Instead, we long for deliverance from the distortions of treating money as supreme. We steward it as the essential fuel that allows our business to deliver sustained value—in financial and non-financial terms—for all stakeholders. 



1. We operate with transparency in valuing and pricing our products and services, entrusting our customers with uncommon visibility into how we seek to make a fair profit.

2. We take great care with the integrity of our supply chain. We design and operate it not solely for financial optimization, or even merely to appeal to customer expectations, but to actively curtail the exploitation of persons and natural resources.

3. We set sustainable growth and pace targets that honor our stakeholder commitments—not only to our investors but also to our customers, our team, and the communities in which we operate. We plan for intentional seasons of more modest growth to build capacities in R&D, team, and infrastructure that will allow us to grow over the long run.

4. As a leadership team we actively model financial decision-making that prioritizes people. We invest in our team’s fluency with our financial model, believing that a more widespread understanding of our profit drivers will lead to more prudent decisions that conserve capital and preserve our mission over the long term. 

5. Though our management system of goals and metrics drives action and accountability at the team and individual level, we carefully limit the use of direct performance-based incentives for individuals, recognizing the often perverse effects on workers, teams, customers, and even families.

6. We invite team participation and visibility into the ways we use our profits for long-term reinvestment in the business and generous mission-aligned corporate philanthropy.



As leaders pursuing both faithfulness and impact, we can develop a healthier relationship to the goals and dynamics of growth. We can begin by challenging the common assumption that all businesses should seek to scale as much as possible. We know that many healthy small businesses grow consistently, serve their customers and communities well, and never achieve significant scale. And we must remember that in God’s upside-down economy, bigger does not necessarily mean more blessing, importance, or honor.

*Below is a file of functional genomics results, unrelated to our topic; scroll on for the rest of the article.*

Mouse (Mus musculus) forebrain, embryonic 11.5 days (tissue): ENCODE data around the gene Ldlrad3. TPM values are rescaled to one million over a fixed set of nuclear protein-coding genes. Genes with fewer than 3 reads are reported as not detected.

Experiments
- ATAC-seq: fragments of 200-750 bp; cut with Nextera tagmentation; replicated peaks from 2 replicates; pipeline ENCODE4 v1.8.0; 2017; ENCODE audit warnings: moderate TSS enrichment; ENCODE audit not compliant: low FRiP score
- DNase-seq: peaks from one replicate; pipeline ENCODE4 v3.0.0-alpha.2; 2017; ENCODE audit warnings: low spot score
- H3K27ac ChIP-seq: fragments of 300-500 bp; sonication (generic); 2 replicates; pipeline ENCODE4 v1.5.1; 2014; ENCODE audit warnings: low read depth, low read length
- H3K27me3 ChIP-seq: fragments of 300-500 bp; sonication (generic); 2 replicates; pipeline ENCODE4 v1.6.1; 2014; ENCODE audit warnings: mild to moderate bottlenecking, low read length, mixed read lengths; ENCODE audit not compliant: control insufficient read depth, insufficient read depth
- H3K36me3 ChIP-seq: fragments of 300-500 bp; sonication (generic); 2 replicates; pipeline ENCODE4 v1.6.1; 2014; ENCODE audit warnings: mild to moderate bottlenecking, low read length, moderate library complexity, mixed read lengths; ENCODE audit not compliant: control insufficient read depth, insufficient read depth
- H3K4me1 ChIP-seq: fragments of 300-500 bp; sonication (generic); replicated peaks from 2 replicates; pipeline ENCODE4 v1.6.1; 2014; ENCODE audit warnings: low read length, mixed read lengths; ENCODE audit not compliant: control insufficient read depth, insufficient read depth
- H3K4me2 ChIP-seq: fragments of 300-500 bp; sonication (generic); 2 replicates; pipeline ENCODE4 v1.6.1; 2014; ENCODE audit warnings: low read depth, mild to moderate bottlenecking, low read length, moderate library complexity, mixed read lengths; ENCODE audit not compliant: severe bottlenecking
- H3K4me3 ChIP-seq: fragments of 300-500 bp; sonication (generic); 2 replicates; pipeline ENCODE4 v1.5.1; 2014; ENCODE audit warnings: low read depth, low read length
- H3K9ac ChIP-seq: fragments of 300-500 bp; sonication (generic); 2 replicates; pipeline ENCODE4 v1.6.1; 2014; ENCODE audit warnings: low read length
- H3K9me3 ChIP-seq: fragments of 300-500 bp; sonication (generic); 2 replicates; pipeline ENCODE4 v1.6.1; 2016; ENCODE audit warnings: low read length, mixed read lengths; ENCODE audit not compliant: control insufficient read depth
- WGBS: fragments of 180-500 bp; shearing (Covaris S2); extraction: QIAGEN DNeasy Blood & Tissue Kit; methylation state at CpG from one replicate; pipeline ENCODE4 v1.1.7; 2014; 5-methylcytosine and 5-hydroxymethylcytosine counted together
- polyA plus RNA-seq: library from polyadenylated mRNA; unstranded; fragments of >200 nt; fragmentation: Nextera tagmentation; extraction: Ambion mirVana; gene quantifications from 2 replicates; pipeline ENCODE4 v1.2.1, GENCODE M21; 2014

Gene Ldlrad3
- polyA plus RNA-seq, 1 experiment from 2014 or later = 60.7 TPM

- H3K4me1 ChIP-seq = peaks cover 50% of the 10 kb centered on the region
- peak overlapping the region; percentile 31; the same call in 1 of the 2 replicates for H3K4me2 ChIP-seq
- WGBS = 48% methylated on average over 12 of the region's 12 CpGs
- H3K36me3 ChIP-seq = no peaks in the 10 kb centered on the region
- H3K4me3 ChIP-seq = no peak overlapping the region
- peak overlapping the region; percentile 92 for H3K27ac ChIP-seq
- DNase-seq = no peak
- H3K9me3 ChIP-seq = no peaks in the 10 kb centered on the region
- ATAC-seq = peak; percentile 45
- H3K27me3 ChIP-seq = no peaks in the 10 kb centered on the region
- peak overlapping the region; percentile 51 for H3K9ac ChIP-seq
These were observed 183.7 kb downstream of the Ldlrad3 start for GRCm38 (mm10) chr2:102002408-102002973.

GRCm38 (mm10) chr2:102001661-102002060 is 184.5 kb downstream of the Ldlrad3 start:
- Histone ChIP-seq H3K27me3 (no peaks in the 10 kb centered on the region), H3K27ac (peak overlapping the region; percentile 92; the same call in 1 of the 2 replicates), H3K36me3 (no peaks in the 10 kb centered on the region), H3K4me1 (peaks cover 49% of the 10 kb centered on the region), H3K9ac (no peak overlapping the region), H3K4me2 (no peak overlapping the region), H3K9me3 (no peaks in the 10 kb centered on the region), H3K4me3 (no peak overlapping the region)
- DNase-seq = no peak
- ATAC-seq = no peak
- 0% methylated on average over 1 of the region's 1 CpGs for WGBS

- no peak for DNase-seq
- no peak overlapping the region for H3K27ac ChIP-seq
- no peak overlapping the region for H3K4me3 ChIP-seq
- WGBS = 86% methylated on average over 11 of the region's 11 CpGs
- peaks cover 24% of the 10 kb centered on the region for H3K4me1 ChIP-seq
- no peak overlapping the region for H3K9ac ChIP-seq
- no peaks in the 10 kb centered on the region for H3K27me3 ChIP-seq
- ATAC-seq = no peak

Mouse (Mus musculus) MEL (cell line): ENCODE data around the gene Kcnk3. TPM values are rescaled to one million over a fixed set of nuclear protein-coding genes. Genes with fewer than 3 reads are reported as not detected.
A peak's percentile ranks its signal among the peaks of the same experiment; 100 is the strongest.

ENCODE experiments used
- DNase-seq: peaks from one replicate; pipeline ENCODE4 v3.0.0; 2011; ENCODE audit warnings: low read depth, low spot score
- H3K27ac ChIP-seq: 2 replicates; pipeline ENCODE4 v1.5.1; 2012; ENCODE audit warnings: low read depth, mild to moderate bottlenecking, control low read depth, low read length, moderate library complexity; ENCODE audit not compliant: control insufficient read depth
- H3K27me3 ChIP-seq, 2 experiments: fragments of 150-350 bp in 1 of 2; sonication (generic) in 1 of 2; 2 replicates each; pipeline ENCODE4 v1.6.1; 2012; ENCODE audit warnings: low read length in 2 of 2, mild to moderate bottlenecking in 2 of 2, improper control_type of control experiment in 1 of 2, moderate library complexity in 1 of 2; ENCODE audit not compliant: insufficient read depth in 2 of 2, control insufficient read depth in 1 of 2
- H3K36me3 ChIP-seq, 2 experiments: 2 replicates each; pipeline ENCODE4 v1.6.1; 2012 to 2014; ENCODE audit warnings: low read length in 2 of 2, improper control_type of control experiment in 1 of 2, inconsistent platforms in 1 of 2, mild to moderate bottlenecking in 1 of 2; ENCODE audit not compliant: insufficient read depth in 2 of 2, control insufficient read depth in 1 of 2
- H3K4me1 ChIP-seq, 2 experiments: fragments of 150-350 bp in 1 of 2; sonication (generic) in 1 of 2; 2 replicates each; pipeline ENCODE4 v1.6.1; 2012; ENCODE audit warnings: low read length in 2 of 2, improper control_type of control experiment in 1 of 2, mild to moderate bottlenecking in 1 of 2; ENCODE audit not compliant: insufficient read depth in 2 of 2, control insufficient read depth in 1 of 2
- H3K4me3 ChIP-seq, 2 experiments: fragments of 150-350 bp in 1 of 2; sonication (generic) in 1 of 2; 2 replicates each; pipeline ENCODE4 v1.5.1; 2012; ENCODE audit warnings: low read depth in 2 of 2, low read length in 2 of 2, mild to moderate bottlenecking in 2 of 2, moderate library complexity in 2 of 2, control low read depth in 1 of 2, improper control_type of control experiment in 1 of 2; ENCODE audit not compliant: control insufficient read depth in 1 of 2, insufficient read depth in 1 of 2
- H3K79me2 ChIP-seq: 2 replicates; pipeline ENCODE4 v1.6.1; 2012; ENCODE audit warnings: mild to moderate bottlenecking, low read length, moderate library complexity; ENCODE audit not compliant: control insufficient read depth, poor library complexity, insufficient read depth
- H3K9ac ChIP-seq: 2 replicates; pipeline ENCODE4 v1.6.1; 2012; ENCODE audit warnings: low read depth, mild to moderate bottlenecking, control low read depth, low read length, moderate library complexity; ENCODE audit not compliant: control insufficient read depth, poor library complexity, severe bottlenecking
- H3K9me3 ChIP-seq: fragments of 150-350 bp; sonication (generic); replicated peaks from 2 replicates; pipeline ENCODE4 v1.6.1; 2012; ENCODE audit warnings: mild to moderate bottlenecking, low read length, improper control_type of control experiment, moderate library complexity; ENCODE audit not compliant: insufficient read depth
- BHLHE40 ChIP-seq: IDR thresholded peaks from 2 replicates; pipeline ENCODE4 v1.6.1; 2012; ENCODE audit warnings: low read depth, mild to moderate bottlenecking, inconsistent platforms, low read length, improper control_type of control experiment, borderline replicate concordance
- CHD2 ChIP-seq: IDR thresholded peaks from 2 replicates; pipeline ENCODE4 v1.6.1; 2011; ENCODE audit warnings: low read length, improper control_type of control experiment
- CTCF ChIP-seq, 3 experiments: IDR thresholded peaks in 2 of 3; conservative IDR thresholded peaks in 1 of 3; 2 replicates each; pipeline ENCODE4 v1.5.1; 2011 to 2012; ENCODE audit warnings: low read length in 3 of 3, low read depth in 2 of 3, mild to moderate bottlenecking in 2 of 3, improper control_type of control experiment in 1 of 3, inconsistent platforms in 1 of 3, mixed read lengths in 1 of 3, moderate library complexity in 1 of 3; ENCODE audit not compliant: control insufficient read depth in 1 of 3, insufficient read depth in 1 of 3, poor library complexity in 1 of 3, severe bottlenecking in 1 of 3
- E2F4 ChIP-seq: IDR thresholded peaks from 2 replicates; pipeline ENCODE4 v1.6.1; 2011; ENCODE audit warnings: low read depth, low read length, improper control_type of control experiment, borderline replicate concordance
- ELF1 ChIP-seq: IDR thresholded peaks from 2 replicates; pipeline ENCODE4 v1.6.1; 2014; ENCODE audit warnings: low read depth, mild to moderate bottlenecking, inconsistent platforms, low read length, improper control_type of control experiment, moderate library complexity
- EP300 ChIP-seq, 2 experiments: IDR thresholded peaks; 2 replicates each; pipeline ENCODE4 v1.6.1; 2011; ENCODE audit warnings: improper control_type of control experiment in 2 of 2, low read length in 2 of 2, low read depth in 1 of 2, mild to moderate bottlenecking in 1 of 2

Freed from the trap of letting others determine our financial model or growth curve, we can set our own course in light of our capabilities, ambition, priorities, and constraints. We will wisely consider what scale, reach, replication, and impact means—and doesn’t mean—for our organization. From there, we can contemplate one of the most important and overlooked questions about profit: what is the right amount?

Indeed, we will be reoriented to a more purposeful understanding of the relationship between why we exist and how we exist. Instead of serving and satisfying customers in order to win and grow, we are free to grow so that we may serve and satisfy more customers, partners, and team members. Instead of inheriting business models that enshrine existing inequity, we can seek to design new ones that create entrenched good. We can hope to experience God-given satisfaction in mastering the art and science behind our financial engine, never forgetting that the business model is made for people, not people for the business model.